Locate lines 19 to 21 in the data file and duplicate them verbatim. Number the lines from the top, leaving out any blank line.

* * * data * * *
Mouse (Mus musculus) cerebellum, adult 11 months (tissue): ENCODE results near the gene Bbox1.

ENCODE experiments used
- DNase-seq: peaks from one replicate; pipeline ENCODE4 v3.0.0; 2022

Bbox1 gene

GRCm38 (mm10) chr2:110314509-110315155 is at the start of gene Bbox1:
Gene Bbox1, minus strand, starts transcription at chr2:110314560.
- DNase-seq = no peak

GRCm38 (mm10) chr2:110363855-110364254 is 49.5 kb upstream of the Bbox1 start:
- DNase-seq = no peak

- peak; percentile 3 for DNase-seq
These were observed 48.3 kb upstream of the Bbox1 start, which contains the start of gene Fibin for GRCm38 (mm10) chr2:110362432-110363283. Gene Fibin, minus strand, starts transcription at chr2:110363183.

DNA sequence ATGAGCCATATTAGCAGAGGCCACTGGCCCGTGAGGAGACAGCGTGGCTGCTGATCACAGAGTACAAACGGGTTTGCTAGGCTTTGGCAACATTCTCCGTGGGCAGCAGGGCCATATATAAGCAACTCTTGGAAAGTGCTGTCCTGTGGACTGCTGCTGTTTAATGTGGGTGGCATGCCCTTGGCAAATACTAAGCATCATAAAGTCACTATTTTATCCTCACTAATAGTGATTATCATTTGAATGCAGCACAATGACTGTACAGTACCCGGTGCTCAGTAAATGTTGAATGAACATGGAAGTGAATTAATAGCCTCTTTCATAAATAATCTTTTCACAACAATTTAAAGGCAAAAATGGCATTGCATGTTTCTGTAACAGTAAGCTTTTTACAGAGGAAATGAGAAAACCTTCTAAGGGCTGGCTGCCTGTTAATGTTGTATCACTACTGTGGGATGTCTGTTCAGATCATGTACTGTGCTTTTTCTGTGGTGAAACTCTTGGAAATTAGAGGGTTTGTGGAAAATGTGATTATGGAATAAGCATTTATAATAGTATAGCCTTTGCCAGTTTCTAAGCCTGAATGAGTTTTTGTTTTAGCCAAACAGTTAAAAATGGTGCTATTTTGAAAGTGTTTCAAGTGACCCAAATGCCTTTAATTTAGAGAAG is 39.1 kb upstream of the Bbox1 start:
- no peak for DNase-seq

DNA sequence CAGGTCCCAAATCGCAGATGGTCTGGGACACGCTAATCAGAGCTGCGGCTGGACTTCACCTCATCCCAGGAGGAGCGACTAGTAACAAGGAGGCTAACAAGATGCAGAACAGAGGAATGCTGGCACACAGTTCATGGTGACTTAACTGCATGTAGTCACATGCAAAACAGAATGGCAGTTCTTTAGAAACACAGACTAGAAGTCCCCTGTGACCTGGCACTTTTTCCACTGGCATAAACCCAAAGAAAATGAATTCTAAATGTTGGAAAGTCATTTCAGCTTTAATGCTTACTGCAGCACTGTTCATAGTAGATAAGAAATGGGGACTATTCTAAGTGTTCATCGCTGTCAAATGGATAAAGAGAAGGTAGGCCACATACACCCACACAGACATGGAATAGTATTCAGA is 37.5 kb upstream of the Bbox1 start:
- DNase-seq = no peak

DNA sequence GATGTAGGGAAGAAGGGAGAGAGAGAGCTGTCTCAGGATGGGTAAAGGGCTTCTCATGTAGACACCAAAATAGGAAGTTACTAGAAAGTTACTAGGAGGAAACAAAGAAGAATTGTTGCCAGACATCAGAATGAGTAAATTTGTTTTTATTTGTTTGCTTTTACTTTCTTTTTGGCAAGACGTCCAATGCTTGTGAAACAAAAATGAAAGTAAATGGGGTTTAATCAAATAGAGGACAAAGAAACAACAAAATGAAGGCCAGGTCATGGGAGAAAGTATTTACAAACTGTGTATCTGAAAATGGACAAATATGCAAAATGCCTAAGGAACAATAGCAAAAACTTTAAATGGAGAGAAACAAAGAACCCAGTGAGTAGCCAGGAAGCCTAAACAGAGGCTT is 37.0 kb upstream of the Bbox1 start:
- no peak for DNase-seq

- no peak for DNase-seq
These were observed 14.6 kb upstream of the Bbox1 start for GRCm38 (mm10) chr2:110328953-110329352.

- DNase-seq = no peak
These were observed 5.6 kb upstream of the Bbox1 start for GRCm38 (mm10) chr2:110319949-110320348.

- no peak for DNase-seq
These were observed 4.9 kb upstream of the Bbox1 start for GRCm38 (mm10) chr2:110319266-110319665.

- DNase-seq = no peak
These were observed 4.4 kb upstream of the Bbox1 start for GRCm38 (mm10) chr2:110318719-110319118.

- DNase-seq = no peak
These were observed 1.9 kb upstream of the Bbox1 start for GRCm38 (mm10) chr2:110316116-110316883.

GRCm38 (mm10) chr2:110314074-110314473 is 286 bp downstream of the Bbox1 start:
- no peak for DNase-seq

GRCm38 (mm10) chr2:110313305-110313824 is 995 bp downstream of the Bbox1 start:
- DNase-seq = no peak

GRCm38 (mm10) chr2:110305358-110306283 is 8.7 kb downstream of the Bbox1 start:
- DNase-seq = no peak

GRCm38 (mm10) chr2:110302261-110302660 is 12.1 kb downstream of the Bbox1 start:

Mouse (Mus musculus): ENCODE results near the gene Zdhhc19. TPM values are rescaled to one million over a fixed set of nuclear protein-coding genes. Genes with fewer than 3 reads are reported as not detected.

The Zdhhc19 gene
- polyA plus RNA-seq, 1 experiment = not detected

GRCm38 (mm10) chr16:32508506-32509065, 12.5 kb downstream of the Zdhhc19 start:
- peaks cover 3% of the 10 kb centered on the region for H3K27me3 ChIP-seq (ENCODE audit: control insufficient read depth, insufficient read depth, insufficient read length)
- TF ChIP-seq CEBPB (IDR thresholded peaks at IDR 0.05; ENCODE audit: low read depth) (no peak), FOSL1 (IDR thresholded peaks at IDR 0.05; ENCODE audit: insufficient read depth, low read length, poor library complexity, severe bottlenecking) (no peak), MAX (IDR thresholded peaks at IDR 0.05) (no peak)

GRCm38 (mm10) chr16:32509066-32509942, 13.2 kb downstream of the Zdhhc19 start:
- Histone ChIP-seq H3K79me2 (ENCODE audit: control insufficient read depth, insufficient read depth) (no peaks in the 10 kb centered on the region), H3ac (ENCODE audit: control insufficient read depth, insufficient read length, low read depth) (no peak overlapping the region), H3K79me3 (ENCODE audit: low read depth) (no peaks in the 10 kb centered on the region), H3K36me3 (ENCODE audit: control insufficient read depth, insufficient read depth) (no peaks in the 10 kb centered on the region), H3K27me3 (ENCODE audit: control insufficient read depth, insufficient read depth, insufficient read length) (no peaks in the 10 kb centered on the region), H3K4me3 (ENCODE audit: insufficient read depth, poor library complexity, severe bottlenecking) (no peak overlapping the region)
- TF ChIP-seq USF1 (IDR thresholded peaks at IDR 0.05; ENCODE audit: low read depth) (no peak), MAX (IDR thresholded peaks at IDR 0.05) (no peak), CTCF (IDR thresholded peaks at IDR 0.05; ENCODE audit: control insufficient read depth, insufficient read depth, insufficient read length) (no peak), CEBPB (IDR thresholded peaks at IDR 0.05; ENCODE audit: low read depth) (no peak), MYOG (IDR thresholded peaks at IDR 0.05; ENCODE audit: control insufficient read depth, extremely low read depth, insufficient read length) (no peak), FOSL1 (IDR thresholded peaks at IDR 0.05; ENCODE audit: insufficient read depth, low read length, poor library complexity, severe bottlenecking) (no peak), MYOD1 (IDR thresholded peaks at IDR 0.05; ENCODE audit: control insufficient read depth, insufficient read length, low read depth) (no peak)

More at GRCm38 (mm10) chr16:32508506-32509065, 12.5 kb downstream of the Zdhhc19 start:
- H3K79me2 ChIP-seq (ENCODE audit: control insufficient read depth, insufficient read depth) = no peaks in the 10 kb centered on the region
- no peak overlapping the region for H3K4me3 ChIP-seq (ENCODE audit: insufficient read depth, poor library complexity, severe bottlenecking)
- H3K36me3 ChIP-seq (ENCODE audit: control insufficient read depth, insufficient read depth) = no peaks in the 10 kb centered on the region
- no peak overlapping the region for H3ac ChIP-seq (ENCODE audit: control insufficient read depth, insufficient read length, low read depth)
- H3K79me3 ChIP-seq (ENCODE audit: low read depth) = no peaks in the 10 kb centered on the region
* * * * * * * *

These were observed 14.6 kb upstream of the Bbox1 start for GRCm38 (mm10) chr2:110328953-110329352.

- DNase-seq = no peak
These were observed 5.6 kb upstream of the Bbox1 start for GRCm38 (mm10) chr2:110319949-110320348.